Preteen has SAT's number

September 04, 2004|By Liz F. Kay | Liz F. Kay,SUN STAFF

Jason Choe's middle school career came to an abrupt halt last week - and he can blame the test he took in June.

The 12-year-old Millersville resident scored an 800 on the math section of the SAT, making him one of 13 seventh-graders nationwide to reach the maximum score on that part of the college entrance exam last school year.

As a result, the quiet boy who enjoys reading, video games and playing the piano took the promotion test this week to enter Severna Park High School as a freshman. "I'm just ready for it," said Jason, who was to have spent the year as an eighth-grader at Severna Park Middle School.

Nationally, fewer than 1 percent of the 1.4 million students of all ages who took the SAT reached the maximum score on its math portion, and nearly all of them were older students. Christina Zou of Potomac was one of 48 eighth-graders nationally to hit that mark last school year, for example.

Jason and Christina were among more than 40,000 preteens - more than 2,500 of them in Maryland - who took the SAT through the Johns Hopkins University Center for Talented Youth. Along with his maximum math score, Jason got a 520 on the verbal portion of the test.

The center, now in its 25th year, uses tests like the SAT to further investigate the skills of young people who score in the upper echelons of standardized tests regularly administered in elementary school, such as the TerraNova.

"At the 97th percentile or higher, those standardized tests don't tell you very much anymore," said the center's director of communication, Charles Beckman.

The center offers awards and courses for seventh-graders who score above 550 and for eighth- graders who score above 600 on either part of the test.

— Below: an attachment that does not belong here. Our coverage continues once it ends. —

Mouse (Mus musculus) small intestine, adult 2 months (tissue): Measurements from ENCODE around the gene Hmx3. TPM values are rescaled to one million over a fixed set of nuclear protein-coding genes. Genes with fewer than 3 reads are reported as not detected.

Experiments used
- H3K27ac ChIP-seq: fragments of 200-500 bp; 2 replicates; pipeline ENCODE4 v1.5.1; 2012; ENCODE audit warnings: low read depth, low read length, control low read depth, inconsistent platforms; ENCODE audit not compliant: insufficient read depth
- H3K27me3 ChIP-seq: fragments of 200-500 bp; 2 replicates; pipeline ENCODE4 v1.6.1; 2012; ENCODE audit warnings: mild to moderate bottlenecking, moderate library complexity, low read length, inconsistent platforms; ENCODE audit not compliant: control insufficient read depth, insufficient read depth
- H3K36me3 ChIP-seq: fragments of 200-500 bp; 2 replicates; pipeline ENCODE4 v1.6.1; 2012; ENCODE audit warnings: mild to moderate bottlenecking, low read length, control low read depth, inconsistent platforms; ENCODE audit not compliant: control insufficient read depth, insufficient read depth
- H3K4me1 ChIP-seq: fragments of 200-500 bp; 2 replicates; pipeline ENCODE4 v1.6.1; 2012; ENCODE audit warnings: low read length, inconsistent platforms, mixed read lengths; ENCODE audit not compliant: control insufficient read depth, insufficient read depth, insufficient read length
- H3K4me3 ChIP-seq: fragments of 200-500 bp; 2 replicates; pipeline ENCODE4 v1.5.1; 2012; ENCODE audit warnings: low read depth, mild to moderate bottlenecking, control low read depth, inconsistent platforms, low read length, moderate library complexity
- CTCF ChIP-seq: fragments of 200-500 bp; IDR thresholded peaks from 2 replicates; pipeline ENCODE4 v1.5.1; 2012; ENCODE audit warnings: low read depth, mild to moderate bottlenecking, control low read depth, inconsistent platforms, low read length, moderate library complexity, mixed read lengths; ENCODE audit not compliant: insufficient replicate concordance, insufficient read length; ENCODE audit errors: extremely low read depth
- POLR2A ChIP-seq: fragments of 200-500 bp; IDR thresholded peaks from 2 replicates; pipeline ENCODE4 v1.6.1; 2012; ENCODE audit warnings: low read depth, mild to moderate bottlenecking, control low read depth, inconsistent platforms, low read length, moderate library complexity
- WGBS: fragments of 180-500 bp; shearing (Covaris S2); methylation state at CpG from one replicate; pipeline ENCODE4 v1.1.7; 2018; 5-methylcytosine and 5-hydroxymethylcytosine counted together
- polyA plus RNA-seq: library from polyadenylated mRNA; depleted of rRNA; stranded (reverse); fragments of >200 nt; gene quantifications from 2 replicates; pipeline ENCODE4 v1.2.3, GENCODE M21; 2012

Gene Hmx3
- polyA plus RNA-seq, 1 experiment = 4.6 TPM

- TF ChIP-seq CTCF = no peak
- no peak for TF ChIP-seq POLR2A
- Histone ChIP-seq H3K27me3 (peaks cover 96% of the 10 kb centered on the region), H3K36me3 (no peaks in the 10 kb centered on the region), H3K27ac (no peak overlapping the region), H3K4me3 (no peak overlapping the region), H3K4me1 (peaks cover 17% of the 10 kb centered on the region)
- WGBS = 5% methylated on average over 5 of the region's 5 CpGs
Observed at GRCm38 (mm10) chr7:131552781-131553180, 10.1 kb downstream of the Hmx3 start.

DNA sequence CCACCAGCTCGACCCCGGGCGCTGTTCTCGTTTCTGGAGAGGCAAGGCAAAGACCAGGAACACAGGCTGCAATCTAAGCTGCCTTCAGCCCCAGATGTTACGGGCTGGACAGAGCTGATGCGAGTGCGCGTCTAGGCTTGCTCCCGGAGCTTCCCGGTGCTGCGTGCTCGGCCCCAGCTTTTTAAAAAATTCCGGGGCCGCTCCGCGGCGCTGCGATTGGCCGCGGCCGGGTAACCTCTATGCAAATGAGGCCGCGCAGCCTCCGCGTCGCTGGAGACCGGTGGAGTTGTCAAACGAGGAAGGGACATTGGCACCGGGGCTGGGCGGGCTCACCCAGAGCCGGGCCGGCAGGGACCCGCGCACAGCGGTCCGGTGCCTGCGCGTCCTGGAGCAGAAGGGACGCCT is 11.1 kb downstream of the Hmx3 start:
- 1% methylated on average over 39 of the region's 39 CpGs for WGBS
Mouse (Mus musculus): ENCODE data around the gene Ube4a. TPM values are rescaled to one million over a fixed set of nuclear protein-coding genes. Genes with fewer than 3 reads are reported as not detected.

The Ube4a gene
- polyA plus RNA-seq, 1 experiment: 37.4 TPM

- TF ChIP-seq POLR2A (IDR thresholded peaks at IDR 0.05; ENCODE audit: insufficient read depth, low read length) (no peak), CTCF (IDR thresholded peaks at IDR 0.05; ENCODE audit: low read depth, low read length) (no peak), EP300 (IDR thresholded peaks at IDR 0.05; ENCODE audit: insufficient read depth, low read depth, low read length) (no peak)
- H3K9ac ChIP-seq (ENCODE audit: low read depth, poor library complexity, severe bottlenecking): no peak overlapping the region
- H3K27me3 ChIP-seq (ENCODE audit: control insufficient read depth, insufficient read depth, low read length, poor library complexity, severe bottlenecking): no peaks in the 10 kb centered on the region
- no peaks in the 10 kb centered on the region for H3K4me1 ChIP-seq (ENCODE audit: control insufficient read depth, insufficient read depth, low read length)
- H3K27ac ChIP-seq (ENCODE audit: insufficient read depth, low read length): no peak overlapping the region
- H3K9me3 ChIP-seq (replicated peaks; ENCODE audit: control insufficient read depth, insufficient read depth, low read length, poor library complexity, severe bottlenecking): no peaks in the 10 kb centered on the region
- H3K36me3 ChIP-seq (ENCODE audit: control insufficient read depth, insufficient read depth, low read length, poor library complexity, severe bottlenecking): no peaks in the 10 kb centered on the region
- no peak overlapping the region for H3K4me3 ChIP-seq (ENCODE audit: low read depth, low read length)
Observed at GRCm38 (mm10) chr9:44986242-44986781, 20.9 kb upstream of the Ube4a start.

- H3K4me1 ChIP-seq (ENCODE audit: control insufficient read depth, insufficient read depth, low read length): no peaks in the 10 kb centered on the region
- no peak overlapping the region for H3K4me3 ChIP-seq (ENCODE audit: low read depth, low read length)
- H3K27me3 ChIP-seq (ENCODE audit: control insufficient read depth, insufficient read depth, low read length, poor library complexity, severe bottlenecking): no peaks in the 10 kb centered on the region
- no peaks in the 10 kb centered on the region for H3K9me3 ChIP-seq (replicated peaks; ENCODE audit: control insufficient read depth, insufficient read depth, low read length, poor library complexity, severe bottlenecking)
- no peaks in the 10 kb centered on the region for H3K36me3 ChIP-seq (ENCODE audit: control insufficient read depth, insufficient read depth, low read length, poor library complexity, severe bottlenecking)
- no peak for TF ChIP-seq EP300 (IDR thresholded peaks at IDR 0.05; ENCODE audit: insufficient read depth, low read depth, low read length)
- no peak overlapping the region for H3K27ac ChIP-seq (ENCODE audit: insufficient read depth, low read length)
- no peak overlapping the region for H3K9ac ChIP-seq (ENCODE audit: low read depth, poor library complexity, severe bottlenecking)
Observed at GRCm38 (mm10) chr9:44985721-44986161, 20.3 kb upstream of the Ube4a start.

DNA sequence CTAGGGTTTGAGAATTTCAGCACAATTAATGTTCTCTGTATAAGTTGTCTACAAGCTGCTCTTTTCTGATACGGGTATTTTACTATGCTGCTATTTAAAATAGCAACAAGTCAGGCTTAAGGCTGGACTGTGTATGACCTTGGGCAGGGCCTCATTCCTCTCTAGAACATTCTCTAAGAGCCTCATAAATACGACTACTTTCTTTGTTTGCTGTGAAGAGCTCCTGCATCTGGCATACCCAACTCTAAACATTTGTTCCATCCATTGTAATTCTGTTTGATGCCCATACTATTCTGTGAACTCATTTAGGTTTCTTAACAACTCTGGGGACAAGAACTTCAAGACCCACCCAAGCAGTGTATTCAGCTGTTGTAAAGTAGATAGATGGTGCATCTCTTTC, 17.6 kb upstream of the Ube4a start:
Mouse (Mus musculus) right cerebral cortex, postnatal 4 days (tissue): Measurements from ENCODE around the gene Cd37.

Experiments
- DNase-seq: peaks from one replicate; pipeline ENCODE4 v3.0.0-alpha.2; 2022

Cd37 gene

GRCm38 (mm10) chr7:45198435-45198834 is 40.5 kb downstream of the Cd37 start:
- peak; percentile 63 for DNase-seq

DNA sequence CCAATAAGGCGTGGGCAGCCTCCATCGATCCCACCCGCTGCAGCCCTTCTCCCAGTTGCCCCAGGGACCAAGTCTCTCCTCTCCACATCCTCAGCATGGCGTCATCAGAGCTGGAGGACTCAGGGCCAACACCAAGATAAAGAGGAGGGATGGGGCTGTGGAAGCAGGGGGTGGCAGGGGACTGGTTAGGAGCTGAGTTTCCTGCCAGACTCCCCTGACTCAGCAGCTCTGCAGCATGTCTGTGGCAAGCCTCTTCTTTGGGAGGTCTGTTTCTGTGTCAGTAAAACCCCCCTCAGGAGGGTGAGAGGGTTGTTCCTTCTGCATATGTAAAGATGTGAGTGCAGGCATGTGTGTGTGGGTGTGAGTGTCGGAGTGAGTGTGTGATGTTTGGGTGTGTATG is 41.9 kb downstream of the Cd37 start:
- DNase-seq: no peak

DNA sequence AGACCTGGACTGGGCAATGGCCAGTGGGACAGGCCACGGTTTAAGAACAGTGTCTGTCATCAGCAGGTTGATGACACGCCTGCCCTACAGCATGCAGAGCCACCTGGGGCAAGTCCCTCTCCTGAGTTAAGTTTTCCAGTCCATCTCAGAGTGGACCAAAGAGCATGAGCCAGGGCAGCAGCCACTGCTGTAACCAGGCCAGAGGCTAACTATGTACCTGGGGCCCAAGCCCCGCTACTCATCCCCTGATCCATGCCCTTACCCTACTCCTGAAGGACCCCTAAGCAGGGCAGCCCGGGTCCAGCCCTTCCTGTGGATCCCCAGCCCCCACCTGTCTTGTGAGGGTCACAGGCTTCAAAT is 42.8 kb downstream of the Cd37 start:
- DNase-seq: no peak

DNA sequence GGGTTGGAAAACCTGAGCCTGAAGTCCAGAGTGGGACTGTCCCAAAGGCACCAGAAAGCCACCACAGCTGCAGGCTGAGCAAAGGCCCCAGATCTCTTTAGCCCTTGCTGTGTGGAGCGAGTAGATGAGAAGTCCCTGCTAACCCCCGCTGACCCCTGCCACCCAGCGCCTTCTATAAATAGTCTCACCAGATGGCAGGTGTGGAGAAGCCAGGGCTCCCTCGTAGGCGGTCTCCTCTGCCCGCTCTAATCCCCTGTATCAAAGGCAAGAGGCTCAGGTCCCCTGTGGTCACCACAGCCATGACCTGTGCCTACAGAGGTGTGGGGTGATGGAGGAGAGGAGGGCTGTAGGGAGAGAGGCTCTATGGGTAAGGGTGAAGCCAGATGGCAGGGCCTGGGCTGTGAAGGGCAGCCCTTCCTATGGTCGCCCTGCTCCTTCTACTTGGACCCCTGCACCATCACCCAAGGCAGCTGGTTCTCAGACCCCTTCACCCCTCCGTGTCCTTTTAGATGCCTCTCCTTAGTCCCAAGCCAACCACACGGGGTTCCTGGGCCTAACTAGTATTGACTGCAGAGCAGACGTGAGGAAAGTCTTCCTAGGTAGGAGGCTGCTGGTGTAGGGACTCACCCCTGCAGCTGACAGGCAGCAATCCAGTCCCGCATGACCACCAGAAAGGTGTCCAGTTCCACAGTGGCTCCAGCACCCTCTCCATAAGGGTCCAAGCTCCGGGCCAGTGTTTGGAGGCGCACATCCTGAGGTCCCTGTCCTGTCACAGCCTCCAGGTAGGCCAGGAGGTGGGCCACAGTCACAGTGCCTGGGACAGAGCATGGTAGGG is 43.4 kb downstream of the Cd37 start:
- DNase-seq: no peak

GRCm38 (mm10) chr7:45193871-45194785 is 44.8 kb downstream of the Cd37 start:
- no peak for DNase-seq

Christina, a ninth-grader in the science magnet program at Montgomery Blair High School, first took the SAT in seventh grade, earning a combined score of 1350.

"I knew I was going to take it eventually," she said. "I wanted to see where I would rank so I could improve."

When Christina took the test in the eighth grade, she earned not only the top score on the math test but a 750 on the verbal section.

"The past year I read a lot of books, especially classics, which I think helped my vocabulary," she said. "I still guessed on several questions."

Jason first heard of the center because his parents were upset that he failed to study at home.

He always earned A grades in his advanced courses - though he did get a B in home economics. But Jason was able to finish his homework at lunch or on the bus, said his mother, Jong Choe. And he refused to review for tests because he found it unnecessary.

"When he comes home from school, he doesn't study at all," she said.

Frustrated, she enrolled her son in a tutor academy on Saturdays, where he first heard about the Center for Talented Youth. But after about three months, Jason said he had learned all that he could from the classes. Instead, he started practicing at home using SAT workbooks.

Counselors from the center encouraged the Choes to find more challenging work for their son, urging them to consider promoting him to a higher grade or to begin an independent project.

"It's only the beginning, Jason," his father, Sang Choe, told him. "You really have to study now."

The family decided, based on his performance on the promotion test, to send him to high school. "It's just like wasting one more year" to continue to send him to middle school, his mother said.

His former middle school principal, Sharon L. Morell, said Jason was ready for the change.

"He's a very mature young man," Morell said. "He has the personality and emotional makeup to be very successful."

On Wednesday, Jason got his new schedule of classes. They include algebra II, biology, English, computer programming and Spanish.

The high school building "was much bigger, a bit confusing, actually," Jason said. But his guidance counselor gave him a short tour, and his teachers got other students to show him to his next class.

He already can tell that the work is harder and that there will be more homework. "I feel much better, and I feel more in touch with my work," he said.

Jason, who wants to become a mathematician or a chemist, also has earned a second-degree black belt in tae kwon do and, along with his 16-year-old brother, Eugene, has competed nationally and internationally.

A wall in the family's home has three shelves with several trophies and dozens of medals that the two boys have earned. Although many academic awards have been framed and hung on the wall, a stack remains awaiting similar treatment.

"I'm going to have to work faster," said their father.

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